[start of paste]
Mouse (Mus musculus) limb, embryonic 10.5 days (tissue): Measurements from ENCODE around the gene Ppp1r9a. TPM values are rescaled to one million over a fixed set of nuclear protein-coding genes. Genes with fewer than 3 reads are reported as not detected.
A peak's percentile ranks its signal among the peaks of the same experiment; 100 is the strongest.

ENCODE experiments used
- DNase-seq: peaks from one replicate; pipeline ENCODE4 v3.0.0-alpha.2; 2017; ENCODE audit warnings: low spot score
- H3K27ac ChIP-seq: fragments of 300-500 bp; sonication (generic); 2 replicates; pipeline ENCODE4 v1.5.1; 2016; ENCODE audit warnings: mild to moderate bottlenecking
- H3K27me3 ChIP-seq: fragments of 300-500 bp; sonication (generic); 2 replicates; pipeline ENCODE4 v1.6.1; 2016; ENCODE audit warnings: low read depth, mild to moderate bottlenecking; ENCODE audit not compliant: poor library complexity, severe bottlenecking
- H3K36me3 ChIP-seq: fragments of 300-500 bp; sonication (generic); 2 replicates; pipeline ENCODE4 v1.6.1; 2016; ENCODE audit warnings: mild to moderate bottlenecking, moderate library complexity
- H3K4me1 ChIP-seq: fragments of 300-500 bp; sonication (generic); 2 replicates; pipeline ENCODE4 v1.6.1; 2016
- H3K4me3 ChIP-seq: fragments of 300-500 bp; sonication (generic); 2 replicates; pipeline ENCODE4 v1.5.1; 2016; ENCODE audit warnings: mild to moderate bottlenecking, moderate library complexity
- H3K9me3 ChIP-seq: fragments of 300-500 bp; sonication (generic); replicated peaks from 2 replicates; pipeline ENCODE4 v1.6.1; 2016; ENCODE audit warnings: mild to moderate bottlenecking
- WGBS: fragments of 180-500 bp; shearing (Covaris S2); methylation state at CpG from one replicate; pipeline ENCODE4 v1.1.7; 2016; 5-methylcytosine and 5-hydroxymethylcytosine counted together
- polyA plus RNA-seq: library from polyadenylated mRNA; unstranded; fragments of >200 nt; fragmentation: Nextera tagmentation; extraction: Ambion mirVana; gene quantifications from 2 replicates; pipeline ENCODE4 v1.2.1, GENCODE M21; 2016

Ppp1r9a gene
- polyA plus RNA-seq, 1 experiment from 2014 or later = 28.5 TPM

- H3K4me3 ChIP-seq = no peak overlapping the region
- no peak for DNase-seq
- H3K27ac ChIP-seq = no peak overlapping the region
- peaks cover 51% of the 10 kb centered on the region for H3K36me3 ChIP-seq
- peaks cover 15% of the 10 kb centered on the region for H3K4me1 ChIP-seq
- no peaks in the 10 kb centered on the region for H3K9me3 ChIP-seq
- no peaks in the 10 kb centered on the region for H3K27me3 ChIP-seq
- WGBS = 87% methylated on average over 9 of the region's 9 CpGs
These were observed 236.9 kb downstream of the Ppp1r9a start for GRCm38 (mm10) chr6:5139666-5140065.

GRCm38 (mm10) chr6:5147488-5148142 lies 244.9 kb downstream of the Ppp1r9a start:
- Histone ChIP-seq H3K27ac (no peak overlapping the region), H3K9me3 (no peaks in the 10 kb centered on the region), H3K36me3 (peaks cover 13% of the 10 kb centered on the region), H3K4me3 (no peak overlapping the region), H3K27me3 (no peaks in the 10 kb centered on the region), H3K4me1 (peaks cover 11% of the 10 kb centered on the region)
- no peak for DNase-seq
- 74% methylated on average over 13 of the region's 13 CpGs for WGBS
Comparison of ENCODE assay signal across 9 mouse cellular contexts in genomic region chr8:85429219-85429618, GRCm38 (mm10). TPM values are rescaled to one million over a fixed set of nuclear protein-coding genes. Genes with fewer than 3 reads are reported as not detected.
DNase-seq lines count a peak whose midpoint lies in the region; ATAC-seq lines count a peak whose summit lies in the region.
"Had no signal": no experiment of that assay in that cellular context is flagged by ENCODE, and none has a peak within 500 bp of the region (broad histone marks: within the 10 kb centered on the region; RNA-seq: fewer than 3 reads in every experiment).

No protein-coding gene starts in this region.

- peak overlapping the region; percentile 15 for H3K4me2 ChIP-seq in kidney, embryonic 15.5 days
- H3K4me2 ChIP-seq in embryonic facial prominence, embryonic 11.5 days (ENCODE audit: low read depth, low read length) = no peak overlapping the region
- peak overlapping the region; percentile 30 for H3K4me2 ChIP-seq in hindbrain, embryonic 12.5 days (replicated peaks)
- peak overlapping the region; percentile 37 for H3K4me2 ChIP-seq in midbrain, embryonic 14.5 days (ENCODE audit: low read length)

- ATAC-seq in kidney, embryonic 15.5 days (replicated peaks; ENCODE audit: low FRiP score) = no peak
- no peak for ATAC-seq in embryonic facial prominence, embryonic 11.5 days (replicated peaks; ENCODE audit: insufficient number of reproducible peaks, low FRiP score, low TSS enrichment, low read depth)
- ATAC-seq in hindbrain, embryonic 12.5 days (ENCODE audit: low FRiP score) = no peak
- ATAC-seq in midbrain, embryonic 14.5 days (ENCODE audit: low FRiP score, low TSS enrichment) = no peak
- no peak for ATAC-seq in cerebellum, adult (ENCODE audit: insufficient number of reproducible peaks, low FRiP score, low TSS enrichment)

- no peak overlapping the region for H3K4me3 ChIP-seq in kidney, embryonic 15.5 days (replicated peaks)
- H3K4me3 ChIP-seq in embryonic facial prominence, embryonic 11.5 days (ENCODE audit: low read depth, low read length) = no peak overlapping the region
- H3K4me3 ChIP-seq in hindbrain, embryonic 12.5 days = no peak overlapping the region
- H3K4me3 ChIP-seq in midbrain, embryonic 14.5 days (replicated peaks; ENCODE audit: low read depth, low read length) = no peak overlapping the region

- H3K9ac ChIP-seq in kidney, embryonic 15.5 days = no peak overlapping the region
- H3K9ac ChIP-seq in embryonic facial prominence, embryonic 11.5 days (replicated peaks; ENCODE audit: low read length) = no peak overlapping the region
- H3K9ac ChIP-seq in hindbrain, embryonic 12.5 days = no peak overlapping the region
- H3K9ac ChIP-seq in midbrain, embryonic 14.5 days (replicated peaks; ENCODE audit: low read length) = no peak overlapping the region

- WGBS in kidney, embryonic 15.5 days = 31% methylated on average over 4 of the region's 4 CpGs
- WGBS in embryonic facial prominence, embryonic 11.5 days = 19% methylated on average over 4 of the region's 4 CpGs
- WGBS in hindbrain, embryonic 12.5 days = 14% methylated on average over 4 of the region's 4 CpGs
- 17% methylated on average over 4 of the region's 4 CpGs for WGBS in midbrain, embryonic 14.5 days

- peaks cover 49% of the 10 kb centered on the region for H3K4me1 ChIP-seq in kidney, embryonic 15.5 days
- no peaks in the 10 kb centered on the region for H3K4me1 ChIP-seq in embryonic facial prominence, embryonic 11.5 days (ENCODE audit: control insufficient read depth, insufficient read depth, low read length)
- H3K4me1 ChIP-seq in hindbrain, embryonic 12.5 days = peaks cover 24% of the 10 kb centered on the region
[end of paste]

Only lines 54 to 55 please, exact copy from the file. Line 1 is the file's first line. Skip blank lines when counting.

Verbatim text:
- no peaks in the 10 kb centered on the region for H3K4me1 ChIP-seq in embryonic facial prominence, embryonic 11.5 days (ENCODE audit: control insufficient read depth, insufficient read depth, low read length)
- H3K4me1 ChIP-seq in hindbrain, embryonic 12.5 days = peaks cover 24% of the 10 kb centered on the region